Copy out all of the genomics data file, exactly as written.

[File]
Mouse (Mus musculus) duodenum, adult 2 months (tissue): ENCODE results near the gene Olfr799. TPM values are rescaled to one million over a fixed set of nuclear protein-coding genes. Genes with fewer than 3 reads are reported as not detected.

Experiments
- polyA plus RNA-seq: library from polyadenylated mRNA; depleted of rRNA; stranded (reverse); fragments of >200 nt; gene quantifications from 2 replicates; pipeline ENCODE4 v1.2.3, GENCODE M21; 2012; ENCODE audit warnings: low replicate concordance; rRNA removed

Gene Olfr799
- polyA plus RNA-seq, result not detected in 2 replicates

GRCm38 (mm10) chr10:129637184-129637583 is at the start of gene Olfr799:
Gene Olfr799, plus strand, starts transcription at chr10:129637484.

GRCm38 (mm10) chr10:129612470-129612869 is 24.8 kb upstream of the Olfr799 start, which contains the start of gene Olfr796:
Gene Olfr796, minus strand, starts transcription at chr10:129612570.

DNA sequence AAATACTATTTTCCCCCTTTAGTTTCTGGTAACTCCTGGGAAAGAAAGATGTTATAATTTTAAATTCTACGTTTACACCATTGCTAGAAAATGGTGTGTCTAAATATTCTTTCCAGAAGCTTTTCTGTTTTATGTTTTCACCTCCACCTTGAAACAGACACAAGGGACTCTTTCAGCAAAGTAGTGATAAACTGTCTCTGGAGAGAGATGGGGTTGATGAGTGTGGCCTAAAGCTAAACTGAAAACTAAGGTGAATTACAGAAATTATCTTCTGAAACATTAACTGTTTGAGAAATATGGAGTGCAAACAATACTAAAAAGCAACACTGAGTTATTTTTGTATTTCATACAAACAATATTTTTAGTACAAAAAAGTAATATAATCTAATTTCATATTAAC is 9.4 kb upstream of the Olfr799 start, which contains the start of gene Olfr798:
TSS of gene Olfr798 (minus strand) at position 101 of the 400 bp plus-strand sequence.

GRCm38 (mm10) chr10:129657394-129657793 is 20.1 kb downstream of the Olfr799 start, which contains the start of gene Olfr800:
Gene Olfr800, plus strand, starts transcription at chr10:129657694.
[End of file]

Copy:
Mouse (Mus musculus) duodenum, adult 2 months (tissue): ENCODE results near the gene Olfr799. TPM values are rescaled to one million over a fixed set of nuclear protein-coding genes. Genes with fewer than 3 reads are reported as not detected.

Experiments
- polyA plus RNA-seq: library from polyadenylated mRNA; depleted of rRNA; stranded (reverse); fragments of >200 nt; gene quantifications from 2 replicates; pipeline ENCODE4 v1.2.3, GENCODE M21; 2012; ENCODE audit warnings: low replicate concordance; rRNA removed

Gene Olfr799
- polyA plus RNA-seq, result not detected in 2 replicates

GRCm38 (mm10) chr10:129637184-129637583 is at the start of gene Olfr799:
Gene Olfr799, plus strand, starts transcription at chr10:129637484.

GRCm38 (mm10) chr10:129612470-129612869 is 24.8 kb upstream of the Olfr799 start, which contains the start of gene Olfr796:
Gene Olfr796, minus strand, starts transcription at chr10:129612570.

DNA sequence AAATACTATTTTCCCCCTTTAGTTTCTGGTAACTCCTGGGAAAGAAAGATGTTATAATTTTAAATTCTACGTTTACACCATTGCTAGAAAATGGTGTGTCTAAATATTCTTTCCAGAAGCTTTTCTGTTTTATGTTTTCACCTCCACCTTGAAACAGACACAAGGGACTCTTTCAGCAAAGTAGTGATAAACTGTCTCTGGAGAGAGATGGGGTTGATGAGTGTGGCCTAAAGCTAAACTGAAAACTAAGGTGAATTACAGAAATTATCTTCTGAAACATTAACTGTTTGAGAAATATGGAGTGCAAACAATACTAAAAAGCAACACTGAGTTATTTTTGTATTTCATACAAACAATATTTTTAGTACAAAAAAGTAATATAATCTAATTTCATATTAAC is 9.4 kb upstream of the Olfr799 start, which contains the start of gene Olfr798:
TSS of gene Olfr798 (minus strand) at position 101 of the 400 bp plus-strand sequence.

GRCm38 (mm10) chr10:129657394-129657793 is 20.1 kb downstream of the Olfr799 start, which contains the start of gene Olfr800:
Gene Olfr800, plus strand, starts transcription at chr10:129657694.